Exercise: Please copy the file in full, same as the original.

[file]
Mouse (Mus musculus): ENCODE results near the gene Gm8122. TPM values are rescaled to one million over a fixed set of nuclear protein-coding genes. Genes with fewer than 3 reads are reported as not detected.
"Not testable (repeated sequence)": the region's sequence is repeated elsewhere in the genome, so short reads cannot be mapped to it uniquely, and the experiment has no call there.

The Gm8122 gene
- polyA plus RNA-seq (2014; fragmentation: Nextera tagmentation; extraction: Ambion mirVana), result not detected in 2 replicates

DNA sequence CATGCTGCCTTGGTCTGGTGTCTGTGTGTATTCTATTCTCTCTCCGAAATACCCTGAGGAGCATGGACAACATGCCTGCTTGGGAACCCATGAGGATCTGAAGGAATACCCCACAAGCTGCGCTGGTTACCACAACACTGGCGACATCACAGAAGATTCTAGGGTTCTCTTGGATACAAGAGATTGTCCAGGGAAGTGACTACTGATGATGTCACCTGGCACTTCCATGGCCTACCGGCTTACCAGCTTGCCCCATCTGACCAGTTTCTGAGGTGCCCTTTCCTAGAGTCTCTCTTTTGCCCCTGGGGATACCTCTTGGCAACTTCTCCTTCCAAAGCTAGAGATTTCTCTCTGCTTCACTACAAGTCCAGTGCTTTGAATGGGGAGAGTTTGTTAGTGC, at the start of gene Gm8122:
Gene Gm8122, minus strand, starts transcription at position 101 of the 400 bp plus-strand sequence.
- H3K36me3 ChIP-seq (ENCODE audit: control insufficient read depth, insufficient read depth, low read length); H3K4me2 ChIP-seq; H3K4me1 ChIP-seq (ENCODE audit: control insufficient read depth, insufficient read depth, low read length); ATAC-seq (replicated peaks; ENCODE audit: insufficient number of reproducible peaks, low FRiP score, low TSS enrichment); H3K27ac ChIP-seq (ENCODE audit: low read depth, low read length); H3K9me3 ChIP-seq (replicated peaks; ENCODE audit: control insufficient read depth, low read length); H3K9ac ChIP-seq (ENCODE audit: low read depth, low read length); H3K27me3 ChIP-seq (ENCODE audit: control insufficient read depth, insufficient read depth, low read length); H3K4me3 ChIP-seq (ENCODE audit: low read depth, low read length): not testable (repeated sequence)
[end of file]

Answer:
Mouse (Mus musculus): ENCODE results near the gene Gm8122. TPM values are rescaled to one million over a fixed set of nuclear protein-coding genes. Genes with fewer than 3 reads are reported as not detected.
"Not testable (repeated sequence)": the region's sequence is repeated elsewhere in the genome, so short reads cannot be mapped to it uniquely, and the experiment has no call there.

The Gm8122 gene
- polyA plus RNA-seq (2014; fragmentation: Nextera tagmentation; extraction: Ambion mirVana), result not detected in 2 replicates

DNA sequence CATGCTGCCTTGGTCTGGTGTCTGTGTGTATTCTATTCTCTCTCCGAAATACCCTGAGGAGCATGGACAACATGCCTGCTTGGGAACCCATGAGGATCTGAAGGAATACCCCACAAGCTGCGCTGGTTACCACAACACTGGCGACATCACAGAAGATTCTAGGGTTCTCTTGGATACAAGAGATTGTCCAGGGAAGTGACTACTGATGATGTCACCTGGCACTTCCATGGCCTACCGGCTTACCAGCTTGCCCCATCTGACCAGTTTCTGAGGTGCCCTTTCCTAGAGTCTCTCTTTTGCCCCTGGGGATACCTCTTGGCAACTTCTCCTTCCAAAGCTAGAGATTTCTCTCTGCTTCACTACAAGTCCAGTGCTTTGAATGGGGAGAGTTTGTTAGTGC, at the start of gene Gm8122:
Gene Gm8122, minus strand, starts transcription at position 101 of the 400 bp plus-strand sequence.
- H3K36me3 ChIP-seq (ENCODE audit: control insufficient read depth, insufficient read depth, low read length); H3K4me2 ChIP-seq; H3K4me1 ChIP-seq (ENCODE audit: control insufficient read depth, insufficient read depth, low read length); ATAC-seq (replicated peaks; ENCODE audit: insufficient number of reproducible peaks, low FRiP score, low TSS enrichment); H3K27ac ChIP-seq (ENCODE audit: low read depth, low read length); H3K9me3 ChIP-seq (replicated peaks; ENCODE audit: control insufficient read depth, low read length); H3K9ac ChIP-seq (ENCODE audit: low read depth, low read length); H3K27me3 ChIP-seq (ENCODE audit: control insufficient read depth, insufficient read depth, low read length); H3K4me3 ChIP-seq (ENCODE audit: low read depth, low read length): not testable (repeated sequence)